Statistical analysis

The intention-to-treat (ITT) evaluable population included all patients who took at least one dose of the prescribed treatment. Both baseline variables (demographics, clinical, histological and laboratory values and frequencies) and primary or secondary effectiveness and safety end-points were analysed by a modified ITT (mITT) analysis, including ITT evaluable population patients and excluding patients without quantification of RNA-HCV 12 weeks post-treatment for reasons other than treatment failure. Quantitative variables were expressed as mean±SD or as median and IQR if their distributions were normal or non-normal, respectively, and were analysed using the Student's t-test or the Mann-Whitney U-test, according to data distribution. Qualitative variables were expressed as count and percentage, with confidence intervals at 95% (95% CI), and were compared using a χ2 test or Fisher's exact test. Primary end-points were expressed as a percentage and an exact 95% binomial CI. To determine any baseline factor influence on primary end-points, relative risk with a 95% CI (Katz) for cohort studies was calculated using the χ2 association test without Yates correction, or Fisher's exact bilateral test according to the number of cases analysed. To detect differences between cohorts related to DDI presence based on demographic characteristics of the study population and the influence of DDI on virologic response, univariate and multivariate analyses were performed. Statistically significant results were considered at a value of p<0.05. Statistical analysis was carried out using the Epidat 4.2 programme.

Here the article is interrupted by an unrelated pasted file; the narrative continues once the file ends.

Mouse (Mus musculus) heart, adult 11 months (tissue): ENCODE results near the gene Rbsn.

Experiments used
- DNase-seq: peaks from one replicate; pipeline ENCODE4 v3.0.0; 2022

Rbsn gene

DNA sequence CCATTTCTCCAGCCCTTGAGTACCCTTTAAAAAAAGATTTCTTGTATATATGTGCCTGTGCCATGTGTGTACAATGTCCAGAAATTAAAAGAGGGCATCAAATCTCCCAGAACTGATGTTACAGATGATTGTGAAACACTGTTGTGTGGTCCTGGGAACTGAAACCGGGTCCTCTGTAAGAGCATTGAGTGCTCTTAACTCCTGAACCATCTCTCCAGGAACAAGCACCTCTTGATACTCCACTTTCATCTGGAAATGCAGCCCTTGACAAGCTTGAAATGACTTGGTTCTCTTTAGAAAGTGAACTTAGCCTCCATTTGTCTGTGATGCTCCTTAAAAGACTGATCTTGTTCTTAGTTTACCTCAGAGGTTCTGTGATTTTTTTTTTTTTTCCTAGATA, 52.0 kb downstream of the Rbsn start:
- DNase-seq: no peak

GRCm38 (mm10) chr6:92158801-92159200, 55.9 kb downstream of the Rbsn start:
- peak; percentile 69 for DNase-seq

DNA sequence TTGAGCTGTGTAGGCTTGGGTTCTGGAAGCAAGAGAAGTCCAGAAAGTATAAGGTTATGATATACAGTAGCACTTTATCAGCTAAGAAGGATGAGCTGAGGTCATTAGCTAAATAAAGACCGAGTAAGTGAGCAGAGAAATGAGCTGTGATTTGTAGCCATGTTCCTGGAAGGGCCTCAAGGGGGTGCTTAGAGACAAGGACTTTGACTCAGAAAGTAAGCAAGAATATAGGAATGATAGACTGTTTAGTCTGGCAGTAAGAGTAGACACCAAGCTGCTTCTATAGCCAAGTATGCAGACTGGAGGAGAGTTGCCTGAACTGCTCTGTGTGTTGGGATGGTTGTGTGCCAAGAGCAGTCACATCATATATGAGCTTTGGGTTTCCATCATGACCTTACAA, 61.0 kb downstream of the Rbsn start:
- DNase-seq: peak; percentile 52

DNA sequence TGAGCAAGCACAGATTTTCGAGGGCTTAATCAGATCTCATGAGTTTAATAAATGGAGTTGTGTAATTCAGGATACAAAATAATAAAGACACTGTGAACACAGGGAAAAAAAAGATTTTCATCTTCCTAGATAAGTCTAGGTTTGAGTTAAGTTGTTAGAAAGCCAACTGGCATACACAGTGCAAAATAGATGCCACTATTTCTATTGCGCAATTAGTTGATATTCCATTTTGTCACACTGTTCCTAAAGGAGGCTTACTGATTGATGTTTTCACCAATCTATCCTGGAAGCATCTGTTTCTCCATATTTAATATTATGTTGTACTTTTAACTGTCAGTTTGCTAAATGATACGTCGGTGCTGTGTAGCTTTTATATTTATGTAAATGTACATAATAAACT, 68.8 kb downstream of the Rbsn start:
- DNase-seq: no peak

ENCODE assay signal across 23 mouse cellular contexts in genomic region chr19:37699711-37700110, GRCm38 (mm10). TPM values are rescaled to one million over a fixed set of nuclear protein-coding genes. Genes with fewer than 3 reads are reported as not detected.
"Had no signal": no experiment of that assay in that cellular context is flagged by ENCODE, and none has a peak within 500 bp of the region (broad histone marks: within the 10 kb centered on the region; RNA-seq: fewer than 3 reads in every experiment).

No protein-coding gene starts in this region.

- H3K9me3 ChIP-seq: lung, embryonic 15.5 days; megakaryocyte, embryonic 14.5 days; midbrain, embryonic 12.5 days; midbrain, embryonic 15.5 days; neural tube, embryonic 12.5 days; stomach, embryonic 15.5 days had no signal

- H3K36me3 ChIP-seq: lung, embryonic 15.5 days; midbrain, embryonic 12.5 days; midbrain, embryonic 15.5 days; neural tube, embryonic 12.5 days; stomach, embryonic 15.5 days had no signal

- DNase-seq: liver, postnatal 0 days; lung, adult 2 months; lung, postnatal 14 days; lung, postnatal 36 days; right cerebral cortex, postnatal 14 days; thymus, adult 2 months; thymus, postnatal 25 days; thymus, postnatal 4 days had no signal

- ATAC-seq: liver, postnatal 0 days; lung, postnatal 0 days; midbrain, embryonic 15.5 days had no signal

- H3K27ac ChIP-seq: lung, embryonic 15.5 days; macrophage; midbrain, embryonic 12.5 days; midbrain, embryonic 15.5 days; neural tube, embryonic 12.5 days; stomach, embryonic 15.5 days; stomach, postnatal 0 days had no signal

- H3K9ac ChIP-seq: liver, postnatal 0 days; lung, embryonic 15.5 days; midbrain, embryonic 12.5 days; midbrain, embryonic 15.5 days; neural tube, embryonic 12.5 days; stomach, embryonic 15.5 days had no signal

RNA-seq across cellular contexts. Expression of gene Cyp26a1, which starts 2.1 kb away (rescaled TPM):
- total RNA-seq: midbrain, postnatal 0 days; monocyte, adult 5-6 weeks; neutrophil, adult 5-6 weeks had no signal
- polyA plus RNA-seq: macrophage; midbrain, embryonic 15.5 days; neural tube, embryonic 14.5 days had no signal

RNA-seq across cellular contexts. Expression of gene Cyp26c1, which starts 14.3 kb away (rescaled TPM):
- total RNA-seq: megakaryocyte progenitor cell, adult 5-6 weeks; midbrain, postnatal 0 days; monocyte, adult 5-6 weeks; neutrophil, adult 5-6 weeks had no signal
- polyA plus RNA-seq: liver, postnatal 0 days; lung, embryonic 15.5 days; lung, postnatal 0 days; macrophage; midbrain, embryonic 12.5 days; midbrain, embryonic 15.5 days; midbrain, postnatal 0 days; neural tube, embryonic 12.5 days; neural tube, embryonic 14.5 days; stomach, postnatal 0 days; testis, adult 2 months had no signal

Ethics approval